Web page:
I too do not remember a time when I did not have my nose in a book! It is interesting to try and remember my favorites books, I don’t remember favorite children’s books that I like as a young child, just books from my pre-ten years and beyond. I remember Winnie the Pooh and Alice in Wonderland, but I suspect that is because I have re-read them both several times as an adult. My favorites children’s book now is Alexander and the Very Bad Day, Judith Voirst, I think? I also remember loving Robert Louis Stevenson’s poetry and Beastly Boys and Ghastly Girls. And I must confess an addition for Nancy Drew and The Bobsey Twins that has matured into a lifelong love of mysteries.

    • All of those Nancy Drew/Hardy Boys/Bobbsey Twin books are the ones I was usually buying. Did you ever read Trixie Belden? My very favorite mystery series as a kid. And like you I still love mystery series today.

      I also have a hard time remembering books from a very young age. For the most part, I have no idea when I first read a book, especially since I’ve reread most of them over and over throughout my life. I’ll have to really think about the books I liked best as a kid. I suspect these will mostly be the ones I read when I was 10ish.

  3. Jeff says:

    LIke you, I have no memory of learning to read. I just know that I have always loved books. For me, that love can be boiled down to a couple of fine points. Story lines and plots matter, but what matters more to me is (1) how a book makes me feel and (2) how the author uses language. I appreciate a clever turn of phrase, or sometimes just an author’s ability to write really long but still coherent sentences, with oodles of commas (I’m talking to you Russell Banks).

    One memory of childhood reading that your blog post brought to the surface for me was the bookmobile. I LOVED when the bookmobile would visit our school. I mean, c’mon, a traveling bookstore that comes to you? It doesn’t get much better than that – unless they made bookmobiles for adults that included a nice bar area, where I could sit and sip martinis with friends while discussing books.

    • Oh my God–a bookmobile/barmobile for adults. You may be on to something here! You can drink, read, discuss books . . .sounds like a really cool idea. Maybe this should be your/our next job?

      • jane says:

        I would like in on that bar/bookmobile idea! and with at least 3 of us we could rotate who does the driving (and therefore no drinking that day.) and I’m picturing nice big windows all around – we could cruise out Huron River Drive as a start. sigh.

  4. Huron River Drive is a good place to start, but I was thinking we could combine this with a goal from one of my previous blogs and drive our BarBookMobile down Highway 101, stopping along the way to let our fellow booklovers join us. For a slight fee, of course.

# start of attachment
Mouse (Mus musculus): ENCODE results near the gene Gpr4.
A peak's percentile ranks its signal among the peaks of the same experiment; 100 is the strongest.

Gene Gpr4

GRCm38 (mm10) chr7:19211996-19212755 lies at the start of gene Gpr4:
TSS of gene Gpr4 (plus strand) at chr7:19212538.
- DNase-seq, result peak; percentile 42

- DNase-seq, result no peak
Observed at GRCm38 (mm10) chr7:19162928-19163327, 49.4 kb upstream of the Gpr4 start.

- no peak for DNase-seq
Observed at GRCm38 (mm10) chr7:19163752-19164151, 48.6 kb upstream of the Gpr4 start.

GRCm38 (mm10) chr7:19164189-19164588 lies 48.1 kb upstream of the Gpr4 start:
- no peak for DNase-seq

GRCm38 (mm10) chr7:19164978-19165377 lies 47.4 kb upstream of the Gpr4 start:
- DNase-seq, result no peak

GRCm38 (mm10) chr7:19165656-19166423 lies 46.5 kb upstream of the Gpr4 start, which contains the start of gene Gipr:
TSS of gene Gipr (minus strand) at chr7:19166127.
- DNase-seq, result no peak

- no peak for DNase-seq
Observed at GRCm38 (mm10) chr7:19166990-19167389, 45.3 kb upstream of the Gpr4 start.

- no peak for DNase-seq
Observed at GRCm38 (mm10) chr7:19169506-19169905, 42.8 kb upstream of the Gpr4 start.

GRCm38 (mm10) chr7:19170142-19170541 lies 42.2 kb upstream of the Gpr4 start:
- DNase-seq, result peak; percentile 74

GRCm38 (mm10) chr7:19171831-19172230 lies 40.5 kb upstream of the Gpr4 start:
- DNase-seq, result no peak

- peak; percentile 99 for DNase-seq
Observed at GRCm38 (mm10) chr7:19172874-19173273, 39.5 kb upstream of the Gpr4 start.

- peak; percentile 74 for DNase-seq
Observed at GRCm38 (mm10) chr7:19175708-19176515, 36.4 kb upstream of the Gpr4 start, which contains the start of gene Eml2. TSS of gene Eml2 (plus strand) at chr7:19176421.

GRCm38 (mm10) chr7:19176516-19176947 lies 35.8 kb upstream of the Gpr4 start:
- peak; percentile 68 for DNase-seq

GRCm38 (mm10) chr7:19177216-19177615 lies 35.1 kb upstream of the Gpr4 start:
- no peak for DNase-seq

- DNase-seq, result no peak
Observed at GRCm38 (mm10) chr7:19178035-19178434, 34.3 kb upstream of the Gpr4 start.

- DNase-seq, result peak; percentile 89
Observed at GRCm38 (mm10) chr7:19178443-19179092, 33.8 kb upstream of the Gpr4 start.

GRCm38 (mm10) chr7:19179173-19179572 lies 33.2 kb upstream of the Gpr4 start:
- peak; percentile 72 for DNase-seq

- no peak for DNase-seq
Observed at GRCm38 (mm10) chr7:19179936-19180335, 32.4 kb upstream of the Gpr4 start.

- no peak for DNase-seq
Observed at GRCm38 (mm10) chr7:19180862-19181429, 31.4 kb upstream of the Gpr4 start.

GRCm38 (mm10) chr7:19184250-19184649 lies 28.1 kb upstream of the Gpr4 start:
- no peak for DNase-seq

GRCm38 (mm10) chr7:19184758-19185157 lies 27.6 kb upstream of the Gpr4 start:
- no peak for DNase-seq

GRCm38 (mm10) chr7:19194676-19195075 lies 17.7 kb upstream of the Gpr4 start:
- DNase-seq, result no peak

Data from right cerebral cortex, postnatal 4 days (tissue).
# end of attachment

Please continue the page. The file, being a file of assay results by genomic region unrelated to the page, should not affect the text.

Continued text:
• jane says:

      yup – California highway sounds wonderful! and yesterday, David Zubl had a great addition — Bette David is just finishing up her memoir so I volunteered the BarBookMobile for her book tour! There was some discussion about smoking in the BBM, and we agreed that a lounge up on the roof would work.
      Jeff – of course you’ll bartend for this tour, but apparently Bette would find a Lemon Drop to be a ‘girly drink’.

  5. david says:

    From Ms. Bette David:

    Darlings, as interesting as I find the idea of a BookBarMobile, I must confess that I would hardly be able to contribute to the conversation, as the only book I remember from my childhood is Mr. Boston’s Bar Guide. However, my publicist (Mr. Zubl) distinctly recalls the revelation upon visiting the Southwest Branch of the Greensboro Public Library (in the Sedgefield Shopping Center on High Point Road) that reading is not limited to the confine’s of one’s budget. As a former and still-revered screen star, that was never a concern of mine; but I am struck by how books and reading are bound up with his most cherished memories. (He swears he can still smell that library when he closes his eyes.) I am sure I could persuade him to jot down a few notes that would enable me to swap literary bon mots with the clientele of the BBM as we toss back a few vodka gimlets.

    Speaking of childhood reading habits, my publicist wonders if anyone knows whether The Three Investigators series is still in print? At one time he had over 30 of them, but sadly he no longer remembers what happened to them. But he still remembers their names…Jupiter Jones, Pete Crenshaw, and Bob (Records) Andrews.

    I must go, pets, the Senator is at the door. Please do feel free to let me know if you need a donation to get the BBM collection started.


    • Bette, how wonderful to hear from you! I’m sure many of your fans are quite ecstatic to learn that you are still knocking back vodka gimlets and entertaining senators. Once we get the BBM on the move, we’ll get in touch.

      Oh, and please tell Mr. Zubl that The Three Investigators appear to be missing from the lists of still-published books, and pass along my sympathies to him.